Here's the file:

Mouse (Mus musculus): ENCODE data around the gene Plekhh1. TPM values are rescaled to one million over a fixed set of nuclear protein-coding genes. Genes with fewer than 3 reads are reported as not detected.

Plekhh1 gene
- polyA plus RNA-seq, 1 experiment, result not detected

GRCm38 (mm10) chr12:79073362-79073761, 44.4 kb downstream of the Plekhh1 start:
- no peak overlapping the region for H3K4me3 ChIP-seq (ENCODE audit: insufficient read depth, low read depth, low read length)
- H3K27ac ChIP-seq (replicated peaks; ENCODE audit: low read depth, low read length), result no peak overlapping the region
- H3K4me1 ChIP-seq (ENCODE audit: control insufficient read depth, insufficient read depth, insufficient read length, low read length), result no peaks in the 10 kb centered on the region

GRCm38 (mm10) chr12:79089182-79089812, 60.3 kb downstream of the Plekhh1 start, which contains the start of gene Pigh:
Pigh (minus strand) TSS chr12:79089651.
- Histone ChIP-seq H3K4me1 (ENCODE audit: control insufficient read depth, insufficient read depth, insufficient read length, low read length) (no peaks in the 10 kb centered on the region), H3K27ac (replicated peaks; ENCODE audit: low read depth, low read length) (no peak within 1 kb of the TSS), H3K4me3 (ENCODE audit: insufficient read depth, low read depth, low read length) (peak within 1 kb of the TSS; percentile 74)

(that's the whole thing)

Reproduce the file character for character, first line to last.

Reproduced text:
Mouse (Mus musculus): ENCODE data around the gene Plekhh1. TPM values are rescaled to one million over a fixed set of nuclear protein-coding genes. Genes with fewer than 3 reads are reported as not detected.

Plekhh1 gene
- polyA plus RNA-seq, 1 experiment, result not detected

GRCm38 (mm10) chr12:79073362-79073761, 44.4 kb downstream of the Plekhh1 start:
- no peak overlapping the region for H3K4me3 ChIP-seq (ENCODE audit: insufficient read depth, low read depth, low read length)
- H3K27ac ChIP-seq (replicated peaks; ENCODE audit: low read depth, low read length), result no peak overlapping the region
- H3K4me1 ChIP-seq (ENCODE audit: control insufficient read depth, insufficient read depth, insufficient read length, low read length), result no peaks in the 10 kb centered on the region

GRCm38 (mm10) chr12:79089182-79089812, 60.3 kb downstream of the Plekhh1 start, which contains the start of gene Pigh:
Pigh (minus strand) TSS chr12:79089651.
- Histone ChIP-seq H3K4me1 (ENCODE audit: control insufficient read depth, insufficient read depth, insufficient read length, low read length) (no peaks in the 10 kb centered on the region), H3K27ac (replicated peaks; ENCODE audit: low read depth, low read length) (no peak within 1 kb of the TSS), H3K4me3 (ENCODE audit: insufficient read depth, low read depth, low read length) (peak within 1 kb of the TSS; percentile 74)